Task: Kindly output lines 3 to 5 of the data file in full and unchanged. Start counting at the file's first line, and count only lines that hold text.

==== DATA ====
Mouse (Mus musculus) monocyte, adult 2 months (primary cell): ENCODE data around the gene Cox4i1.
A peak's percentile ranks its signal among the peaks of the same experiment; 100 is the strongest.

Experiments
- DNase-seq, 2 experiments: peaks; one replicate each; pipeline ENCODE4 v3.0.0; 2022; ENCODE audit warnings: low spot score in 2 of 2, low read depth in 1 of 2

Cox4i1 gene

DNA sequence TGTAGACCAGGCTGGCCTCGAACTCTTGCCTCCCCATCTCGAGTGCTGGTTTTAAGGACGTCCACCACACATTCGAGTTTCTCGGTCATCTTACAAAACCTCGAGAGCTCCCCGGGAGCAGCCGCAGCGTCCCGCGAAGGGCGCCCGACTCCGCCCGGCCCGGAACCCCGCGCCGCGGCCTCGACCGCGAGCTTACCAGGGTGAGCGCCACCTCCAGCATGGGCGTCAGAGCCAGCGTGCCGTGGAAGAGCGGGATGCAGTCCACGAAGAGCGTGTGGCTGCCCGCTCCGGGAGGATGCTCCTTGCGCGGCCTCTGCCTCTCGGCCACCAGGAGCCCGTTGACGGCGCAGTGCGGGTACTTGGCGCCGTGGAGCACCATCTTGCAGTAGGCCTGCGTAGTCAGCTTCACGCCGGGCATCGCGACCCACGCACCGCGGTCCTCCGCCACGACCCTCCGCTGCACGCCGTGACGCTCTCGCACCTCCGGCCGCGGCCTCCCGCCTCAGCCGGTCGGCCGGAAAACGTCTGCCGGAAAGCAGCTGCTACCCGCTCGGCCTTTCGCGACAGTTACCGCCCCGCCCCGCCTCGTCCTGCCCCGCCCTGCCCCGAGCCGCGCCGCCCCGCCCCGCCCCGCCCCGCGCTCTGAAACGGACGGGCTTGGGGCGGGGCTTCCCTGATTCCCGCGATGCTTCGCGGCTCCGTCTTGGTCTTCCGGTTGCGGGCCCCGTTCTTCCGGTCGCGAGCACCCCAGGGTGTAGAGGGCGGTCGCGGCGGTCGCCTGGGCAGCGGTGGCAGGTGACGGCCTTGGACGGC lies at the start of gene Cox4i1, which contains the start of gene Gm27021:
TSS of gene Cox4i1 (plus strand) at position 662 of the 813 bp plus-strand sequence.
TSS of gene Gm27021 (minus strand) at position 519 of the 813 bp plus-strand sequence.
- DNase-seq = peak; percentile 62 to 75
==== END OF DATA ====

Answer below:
Experiments
- DNase-seq, 2 experiments: peaks; one replicate each; pipeline ENCODE4 v3.0.0; 2022; ENCODE audit warnings: low spot score in 2 of 2, low read depth in 1 of 2

Cox4i1 gene